The shore of a lake, deep in the woods of Quebec, was my birthplace and my first classroom. Growing up in the bush, what I knew about life I learned from my parents and thirteen siblings; from the Elders and our small community; from the moose and beaver; the fish and birds; the trees and plants; and the very rock and soil that supported us all.
What I learned above all else was that each of us is connected. I learned that, by virtue of our connection we are interdependent, supporting and supported by each other. And I learned that our mutual reliance – our community – demands that we make the effort to understand and respect each other and the role each of us plays.
Reflecting on these fundamental truths, I find myself deeply concerned about our country, about the direction in which we are headed, and about our leadership.
I am troubled by the divisions that are being sewn between us as people, and between all of us who form part of the environment. These are the divisions of fear and mistrust and are familiar tactics to me. As a child, I was one of those taken from home to a residential school where the purpose was to divide us from our roots, our families and nature. We were taught fear and mistrust. I have seen the damage this does to people and to communities at home and in my work around the world. This is how you set people against each other and weaken a country.
I am dismayed at how easily we dismiss the needs of Canadians, the arrogance we show in acting as though any success is solely our own creation, the ignorance of believing that our future as a country can be separated from the success of its citizens. There are some among the privileged few who deliberately undervalue the contributions of the rest of Canadians, who believe that they are entitled to use what has been created by and belongs to us all in order to profit themselves alone. The growing gap between the rich and the rest of us is the result of this belief and it is in the process of sinking economies around the world.
I am appalled at how Stephen Harper and his “government” are eroding respect for Canada’s own laws and the very idea of governance itself. They ignore our international commitments, they undermine respect for our courts here at home, and they refuse to enforce or even accept their own legal obligations to Canadians. Then they call this strong leadership. This is how we lost our bid for a seat on the United Nations Security Council. This is why Canadians are disaffected, distanced from their own government and from their own role in civil society.
These actions are the manifestation of an ideology that is at fundamental odds with what we know to be our best interest as a country. These are the actions of a government that ignores the social, environmental and economic bottom lines. These are the actions of a government of and for the few, paid for by the many.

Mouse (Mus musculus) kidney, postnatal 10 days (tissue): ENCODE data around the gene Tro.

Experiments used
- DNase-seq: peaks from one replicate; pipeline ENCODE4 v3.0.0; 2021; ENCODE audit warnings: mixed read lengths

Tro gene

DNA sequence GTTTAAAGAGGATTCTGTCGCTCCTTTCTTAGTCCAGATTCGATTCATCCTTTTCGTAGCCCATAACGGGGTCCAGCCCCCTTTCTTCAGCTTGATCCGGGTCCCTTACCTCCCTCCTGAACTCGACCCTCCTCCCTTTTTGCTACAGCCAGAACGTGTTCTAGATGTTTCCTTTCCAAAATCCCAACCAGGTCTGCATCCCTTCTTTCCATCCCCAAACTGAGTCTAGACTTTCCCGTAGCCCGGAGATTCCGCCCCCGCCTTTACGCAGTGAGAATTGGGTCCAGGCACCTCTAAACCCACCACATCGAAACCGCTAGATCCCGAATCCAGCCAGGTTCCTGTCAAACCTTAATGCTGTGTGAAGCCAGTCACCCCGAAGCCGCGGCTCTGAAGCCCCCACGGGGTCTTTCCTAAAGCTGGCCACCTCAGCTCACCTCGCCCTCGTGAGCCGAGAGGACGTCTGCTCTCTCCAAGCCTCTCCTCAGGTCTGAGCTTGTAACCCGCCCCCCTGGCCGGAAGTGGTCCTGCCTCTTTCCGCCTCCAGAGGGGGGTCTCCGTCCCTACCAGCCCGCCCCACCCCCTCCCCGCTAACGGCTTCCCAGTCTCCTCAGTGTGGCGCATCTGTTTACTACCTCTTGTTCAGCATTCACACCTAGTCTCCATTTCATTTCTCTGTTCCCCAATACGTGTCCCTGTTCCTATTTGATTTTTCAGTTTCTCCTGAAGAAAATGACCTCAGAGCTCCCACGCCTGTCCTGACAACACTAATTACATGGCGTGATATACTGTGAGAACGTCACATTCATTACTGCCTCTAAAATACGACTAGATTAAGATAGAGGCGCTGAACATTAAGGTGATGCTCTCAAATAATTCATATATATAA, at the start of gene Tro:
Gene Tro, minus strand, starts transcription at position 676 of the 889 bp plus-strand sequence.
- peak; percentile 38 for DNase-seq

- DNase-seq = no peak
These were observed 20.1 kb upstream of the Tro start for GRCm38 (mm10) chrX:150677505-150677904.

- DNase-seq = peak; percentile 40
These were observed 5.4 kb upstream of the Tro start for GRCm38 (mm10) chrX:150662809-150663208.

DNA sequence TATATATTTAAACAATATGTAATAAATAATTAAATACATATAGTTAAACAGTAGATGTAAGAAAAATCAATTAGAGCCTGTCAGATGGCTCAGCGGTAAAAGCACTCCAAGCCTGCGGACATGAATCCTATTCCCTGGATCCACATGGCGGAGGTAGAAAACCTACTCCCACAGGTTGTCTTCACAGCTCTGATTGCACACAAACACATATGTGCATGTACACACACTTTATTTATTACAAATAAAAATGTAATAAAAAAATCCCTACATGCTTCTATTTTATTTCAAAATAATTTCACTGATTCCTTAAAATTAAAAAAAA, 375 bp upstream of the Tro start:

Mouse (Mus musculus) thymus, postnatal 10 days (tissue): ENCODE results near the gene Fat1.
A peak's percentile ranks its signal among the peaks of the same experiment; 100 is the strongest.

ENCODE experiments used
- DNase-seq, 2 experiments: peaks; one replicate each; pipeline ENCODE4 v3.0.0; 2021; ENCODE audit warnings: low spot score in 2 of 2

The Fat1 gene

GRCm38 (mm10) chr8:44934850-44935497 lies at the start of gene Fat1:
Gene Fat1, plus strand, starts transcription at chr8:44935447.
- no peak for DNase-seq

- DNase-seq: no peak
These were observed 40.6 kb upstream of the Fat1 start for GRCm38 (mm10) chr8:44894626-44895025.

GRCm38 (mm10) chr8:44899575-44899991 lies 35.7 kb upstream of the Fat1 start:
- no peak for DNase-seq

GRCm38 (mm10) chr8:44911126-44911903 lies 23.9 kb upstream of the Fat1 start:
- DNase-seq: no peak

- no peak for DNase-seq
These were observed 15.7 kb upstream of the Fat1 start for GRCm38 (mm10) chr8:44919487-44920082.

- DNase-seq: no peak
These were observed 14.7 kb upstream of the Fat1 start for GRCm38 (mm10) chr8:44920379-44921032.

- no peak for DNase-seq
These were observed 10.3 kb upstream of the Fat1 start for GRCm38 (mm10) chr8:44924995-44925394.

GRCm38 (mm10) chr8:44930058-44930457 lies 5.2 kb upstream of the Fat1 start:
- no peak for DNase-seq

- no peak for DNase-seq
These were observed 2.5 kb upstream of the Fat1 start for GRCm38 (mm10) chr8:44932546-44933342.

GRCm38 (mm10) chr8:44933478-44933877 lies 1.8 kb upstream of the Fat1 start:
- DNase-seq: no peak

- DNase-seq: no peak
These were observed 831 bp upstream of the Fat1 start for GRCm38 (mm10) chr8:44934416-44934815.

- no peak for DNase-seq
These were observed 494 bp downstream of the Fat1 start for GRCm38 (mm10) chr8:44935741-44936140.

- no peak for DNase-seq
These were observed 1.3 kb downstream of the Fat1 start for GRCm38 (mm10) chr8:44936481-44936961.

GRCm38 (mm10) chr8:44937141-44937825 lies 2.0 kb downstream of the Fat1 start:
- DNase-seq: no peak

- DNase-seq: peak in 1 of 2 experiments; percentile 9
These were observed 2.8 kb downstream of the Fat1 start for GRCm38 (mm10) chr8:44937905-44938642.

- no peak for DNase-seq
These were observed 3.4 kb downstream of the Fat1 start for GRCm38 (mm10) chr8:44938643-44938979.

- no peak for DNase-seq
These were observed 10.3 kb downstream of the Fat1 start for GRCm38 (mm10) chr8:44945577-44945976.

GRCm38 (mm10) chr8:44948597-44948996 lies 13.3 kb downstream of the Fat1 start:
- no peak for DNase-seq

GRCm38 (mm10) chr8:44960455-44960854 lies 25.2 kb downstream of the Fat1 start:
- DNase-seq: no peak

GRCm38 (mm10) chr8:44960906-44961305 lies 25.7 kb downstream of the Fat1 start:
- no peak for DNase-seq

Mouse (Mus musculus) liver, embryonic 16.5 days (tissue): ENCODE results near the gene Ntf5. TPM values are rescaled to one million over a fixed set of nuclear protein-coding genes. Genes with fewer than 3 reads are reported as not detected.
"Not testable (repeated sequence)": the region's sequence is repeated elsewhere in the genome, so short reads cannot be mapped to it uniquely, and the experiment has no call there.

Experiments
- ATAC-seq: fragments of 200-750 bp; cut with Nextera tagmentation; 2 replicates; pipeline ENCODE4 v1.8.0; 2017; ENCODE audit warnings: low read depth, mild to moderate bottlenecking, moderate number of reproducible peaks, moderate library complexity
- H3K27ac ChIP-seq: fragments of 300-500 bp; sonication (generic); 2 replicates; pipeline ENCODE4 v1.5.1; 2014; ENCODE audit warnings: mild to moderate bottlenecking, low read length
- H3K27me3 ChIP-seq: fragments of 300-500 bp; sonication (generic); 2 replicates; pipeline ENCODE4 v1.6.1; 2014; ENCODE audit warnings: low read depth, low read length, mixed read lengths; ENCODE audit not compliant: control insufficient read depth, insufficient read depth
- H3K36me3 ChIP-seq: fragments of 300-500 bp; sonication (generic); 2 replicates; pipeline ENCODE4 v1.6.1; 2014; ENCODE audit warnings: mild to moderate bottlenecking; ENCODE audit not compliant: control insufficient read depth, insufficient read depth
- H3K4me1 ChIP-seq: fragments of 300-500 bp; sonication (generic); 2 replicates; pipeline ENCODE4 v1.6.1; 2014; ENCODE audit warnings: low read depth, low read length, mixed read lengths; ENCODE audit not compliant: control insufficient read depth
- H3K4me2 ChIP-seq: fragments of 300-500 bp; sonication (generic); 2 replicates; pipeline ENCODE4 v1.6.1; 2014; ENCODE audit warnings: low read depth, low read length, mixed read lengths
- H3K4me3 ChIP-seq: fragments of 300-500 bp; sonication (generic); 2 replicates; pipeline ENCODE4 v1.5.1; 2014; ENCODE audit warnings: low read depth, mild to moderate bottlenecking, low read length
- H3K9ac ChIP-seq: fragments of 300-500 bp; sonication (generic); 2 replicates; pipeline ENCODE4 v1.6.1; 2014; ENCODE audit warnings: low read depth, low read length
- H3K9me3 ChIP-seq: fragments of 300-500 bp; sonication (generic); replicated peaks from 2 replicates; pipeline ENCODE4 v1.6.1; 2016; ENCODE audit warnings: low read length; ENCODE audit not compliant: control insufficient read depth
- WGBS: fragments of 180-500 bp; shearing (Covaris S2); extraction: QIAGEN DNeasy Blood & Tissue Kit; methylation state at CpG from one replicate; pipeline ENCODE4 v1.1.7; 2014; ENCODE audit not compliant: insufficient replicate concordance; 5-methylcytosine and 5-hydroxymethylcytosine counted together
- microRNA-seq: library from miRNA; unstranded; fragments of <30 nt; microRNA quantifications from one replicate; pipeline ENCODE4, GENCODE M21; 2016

But you and I know there is a better way. We have a vision to share.Canada prospers when we forge the links that make us stronger.
Canada prospers when we invest in young people, providing the best education in the world without the crushing burden of enormous student debt.
Canada prospers when we are healthy: seniors, those living with disabilities, all of us regardless of income, receiving the best care in the world.
Canada prospers when community infrastructure anywhere in rural or urban Canada, on or off reserve, is as strong as everywhere else.
Canada prospers when immigrants and new Canadians receive the help they need to integrate, language training and credentials recognition, so that they can contribute to their fullest ability.
Canada prospers when all of us live in dignity, when everyone understands and shares in equal and equitable treatment under the law.
Canada prospers when we treat each other with fairness, when what we provide to our country reflects what we take in benefits, when we share in supporting others as our society supports each of us.
Canada prospers when we understand and respect all of our relations – each element of our environment, human and otherwise – in the certainty that we must act to sustain what sustains us.
Canada prospers when governments keep their promises, to everyone. When every commitment, contract or treaty signed is honoured, to the letter and in spirit, and when that is demonstrated, transparently and accountably.
Canada prospers when we share this vision for a strong, healthy, fair country. It prospers when we share in the effort of making that vision a reality and it prospers when we share in the benefits of our accomplishment.
I am running to lead the New Democratic Party of Canada, to become Leader of the Official Opposition and to become Prime Minister after the next election because I believe that, together, we can make this vision a reality.
I am asking you to share in this vision with me, to share it within the party, to share it with people from across Canada who will join our party to pursue it, and to share in the hope that it brings for all Canadians.
Share the vision.